It's a widely chosen procedure for its effectiveness and natural-looking results, making it an excellent option for anyone looking to enhance their dental aesthetics confidently.

What is Dental Bonding Used For?

Some reasons you might get cosmetic bonding done include:

  • Covering up tooth discoloration
  • Filling in cracks or chips in the teeth
  • Closing small gaps in between your teeth that don’t require braces
  • Changing the shape of your teeth
  • Making your teeth appear longer

Outside of cosmetic work, there are some reasons why you might get a composite resin in restorative dentistry, like getting a dental filling, replacing dental fillings, or protecting teeth roots that have been exposed because of gum recession.

The Dental Bonding Procedure

dental x-ray

Composite bonding is a relatively quick procedure that is also entirely painless. Plus, it can be done right in your dentist’s office without the need to go to a specialty clinic. 

1. Pre-bonding procedures

First things first, they’ll perform any procedures needed before the bonding itself. This might include root canals or cavity removal. From there, they will use a shade guide to select a resin that best matches the color of your natural teeth.

2. Tooth preparation

Your tooth is then prepared for the bonding itself. This is done by roughening the surface and applying a conditioning liquid, which allows the resin to adhere easily to the tooth.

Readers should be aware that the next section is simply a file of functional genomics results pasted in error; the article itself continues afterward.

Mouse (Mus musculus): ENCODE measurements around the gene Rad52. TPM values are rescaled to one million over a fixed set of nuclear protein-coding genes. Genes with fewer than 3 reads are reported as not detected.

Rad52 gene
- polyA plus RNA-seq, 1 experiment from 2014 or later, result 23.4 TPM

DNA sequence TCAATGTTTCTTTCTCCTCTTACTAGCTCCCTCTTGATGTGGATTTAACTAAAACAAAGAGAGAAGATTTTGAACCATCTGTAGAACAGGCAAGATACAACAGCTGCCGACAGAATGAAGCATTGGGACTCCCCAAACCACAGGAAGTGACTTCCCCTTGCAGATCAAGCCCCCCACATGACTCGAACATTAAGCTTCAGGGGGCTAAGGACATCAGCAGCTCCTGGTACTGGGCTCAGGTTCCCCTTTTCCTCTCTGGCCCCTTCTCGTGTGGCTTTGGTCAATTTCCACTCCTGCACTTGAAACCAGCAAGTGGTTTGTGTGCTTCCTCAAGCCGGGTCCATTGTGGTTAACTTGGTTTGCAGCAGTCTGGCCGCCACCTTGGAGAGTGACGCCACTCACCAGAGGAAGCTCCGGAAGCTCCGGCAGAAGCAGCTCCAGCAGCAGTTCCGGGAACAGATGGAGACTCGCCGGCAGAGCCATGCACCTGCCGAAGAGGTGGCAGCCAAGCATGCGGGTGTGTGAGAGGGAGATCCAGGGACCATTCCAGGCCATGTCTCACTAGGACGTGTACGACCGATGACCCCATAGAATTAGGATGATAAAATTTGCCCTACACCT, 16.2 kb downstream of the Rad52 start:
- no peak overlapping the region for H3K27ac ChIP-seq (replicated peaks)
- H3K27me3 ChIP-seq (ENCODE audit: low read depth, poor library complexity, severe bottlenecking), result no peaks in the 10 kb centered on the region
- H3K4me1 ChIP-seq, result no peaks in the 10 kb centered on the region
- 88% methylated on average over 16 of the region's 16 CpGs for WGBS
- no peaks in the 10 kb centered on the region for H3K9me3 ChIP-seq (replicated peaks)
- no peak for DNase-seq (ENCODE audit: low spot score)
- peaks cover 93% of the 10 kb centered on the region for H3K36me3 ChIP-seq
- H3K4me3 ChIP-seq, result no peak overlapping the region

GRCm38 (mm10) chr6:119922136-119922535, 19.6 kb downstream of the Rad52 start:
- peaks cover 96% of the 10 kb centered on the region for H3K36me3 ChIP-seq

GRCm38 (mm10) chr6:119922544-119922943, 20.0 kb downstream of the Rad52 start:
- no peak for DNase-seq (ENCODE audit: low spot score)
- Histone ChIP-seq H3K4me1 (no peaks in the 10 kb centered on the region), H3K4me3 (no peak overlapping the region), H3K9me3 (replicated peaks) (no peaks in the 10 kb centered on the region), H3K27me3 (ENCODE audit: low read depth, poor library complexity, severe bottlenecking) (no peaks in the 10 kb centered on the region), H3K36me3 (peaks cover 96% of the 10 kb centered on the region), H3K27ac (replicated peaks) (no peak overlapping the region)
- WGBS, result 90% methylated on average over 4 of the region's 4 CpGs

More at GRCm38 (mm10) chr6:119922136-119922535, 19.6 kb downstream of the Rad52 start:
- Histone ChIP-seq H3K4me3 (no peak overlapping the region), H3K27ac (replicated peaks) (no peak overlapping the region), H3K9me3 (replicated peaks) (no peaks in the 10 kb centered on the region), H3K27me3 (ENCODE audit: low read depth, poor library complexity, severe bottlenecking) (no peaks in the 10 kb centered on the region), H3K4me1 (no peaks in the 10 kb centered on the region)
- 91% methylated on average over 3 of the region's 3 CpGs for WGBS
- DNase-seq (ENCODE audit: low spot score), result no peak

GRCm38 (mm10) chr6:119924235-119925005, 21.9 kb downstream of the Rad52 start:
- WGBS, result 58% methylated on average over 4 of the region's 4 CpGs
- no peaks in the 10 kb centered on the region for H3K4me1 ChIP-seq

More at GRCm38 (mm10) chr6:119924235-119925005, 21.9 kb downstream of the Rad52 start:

3. Bonding application

The putty-like bonding material can then be applied, which is then molded and smoothed to the desired shape of your natural tooth in question.

4. Curing

A blue light is then used to harden the material to the tooth’s surface. 

5. Final touches 

Finally, the dentist will make any final adjustments necessary before polishing the tooth to give it that natural-looking shine. The whole procedure shouldn’t take any more than just 30 to 60 minutes from start to finish. 

In some cases, it can take as little as just 10-15 minutes for your bonding procedure to be complete.

6. Care for your dental bonds

After your treatment, you don’t need to do anything special to your teeth besides normal upkeep through brushing and flossing. You can eat and drink as you normally would from the moment you leave that dentist’s office. You’re not likely to feel any sensitivity, discomfort, or pain.

Oral hygiene is always important, but it’s even more critical after getting dental bonds. Proper brushing and flossing will ensure that your bonds last for a long time without being worn down. Simply put, brushing and flossing twice a day is usually enough to help keep your teeth healthy and sparkly.